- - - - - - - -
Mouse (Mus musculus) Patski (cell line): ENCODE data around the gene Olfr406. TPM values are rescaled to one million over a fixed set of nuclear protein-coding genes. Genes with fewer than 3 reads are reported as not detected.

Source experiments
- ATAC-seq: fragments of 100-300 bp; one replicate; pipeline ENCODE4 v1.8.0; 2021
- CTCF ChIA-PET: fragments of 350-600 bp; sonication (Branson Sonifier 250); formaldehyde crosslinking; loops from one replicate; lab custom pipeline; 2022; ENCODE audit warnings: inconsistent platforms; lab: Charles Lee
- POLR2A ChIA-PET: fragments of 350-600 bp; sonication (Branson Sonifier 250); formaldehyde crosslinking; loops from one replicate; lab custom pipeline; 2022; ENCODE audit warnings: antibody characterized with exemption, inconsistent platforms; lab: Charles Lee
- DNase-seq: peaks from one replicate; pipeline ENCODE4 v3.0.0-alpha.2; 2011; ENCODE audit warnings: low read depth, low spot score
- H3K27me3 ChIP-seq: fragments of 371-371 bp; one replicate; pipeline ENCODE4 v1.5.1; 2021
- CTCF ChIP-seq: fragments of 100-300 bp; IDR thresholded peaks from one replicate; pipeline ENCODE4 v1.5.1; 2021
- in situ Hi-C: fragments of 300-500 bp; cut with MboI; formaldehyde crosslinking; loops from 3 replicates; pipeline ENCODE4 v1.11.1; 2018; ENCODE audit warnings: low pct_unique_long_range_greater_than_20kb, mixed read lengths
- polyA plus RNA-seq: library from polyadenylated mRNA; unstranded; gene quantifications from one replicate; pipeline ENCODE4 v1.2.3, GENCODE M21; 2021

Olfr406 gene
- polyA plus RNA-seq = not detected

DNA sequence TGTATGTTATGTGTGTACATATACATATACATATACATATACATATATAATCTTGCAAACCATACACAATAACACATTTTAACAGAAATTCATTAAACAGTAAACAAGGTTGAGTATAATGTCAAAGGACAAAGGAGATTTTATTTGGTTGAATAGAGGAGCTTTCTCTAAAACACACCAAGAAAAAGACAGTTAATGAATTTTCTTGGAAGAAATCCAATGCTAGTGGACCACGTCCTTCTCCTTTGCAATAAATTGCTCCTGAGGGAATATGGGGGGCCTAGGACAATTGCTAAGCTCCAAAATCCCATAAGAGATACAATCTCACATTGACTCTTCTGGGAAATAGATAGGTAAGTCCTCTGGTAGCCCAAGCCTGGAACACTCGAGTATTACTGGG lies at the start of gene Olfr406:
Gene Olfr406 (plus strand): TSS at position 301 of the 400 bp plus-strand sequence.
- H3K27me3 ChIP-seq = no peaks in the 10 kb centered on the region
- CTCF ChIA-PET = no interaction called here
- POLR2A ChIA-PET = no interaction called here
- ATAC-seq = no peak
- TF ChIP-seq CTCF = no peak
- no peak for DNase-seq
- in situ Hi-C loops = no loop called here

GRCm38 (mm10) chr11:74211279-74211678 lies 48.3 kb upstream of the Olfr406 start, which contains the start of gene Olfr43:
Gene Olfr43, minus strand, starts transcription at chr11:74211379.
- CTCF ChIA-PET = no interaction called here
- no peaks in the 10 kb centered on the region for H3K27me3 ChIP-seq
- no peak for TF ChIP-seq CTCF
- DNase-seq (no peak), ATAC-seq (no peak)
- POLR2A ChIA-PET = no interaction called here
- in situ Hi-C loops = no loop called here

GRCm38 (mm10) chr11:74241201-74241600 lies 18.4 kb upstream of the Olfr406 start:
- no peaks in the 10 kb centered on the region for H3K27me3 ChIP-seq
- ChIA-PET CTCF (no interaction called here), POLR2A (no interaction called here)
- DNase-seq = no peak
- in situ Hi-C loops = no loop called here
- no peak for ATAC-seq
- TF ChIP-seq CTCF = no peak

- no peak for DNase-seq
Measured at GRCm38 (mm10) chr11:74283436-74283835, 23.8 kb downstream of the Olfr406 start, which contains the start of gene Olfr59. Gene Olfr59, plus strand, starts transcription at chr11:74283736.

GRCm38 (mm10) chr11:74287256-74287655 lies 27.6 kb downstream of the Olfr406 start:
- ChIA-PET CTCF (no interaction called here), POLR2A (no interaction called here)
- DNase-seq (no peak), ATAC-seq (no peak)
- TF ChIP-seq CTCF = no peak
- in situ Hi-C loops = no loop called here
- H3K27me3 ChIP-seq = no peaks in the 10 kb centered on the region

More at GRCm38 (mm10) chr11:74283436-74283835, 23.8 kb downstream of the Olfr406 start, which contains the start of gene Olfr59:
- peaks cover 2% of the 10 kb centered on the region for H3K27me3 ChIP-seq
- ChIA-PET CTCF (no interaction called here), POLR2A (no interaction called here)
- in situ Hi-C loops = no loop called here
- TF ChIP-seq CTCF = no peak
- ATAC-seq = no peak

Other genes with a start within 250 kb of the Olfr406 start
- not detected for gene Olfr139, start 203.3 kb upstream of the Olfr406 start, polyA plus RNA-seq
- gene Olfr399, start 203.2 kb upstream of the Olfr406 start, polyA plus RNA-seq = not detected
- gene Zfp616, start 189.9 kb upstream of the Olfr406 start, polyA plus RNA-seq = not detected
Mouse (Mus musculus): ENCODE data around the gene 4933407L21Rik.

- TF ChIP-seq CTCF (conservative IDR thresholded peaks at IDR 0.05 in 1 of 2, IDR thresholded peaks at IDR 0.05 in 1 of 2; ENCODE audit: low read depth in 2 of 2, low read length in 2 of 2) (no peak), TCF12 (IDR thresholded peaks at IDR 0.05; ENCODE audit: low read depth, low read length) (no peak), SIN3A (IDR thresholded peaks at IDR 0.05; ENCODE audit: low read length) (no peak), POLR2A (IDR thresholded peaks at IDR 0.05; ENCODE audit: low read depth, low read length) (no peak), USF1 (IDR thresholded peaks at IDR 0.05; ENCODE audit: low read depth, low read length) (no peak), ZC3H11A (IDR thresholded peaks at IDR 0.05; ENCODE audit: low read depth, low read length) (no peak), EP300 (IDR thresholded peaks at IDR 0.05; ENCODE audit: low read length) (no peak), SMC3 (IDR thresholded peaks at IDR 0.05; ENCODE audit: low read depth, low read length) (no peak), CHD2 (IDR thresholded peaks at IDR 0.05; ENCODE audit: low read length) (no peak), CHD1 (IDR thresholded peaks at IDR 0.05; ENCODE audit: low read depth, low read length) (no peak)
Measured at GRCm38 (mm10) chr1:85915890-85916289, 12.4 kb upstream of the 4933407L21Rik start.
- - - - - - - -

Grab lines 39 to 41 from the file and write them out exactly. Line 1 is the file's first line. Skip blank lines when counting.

GRCm38 (mm10) chr11:74287256-74287655 lies 27.6 kb downstream of the Olfr406 start:
- ChIA-PET CTCF (no interaction called here), POLR2A (no interaction called here)
- DNase-seq (no peak), ATAC-seq (no peak)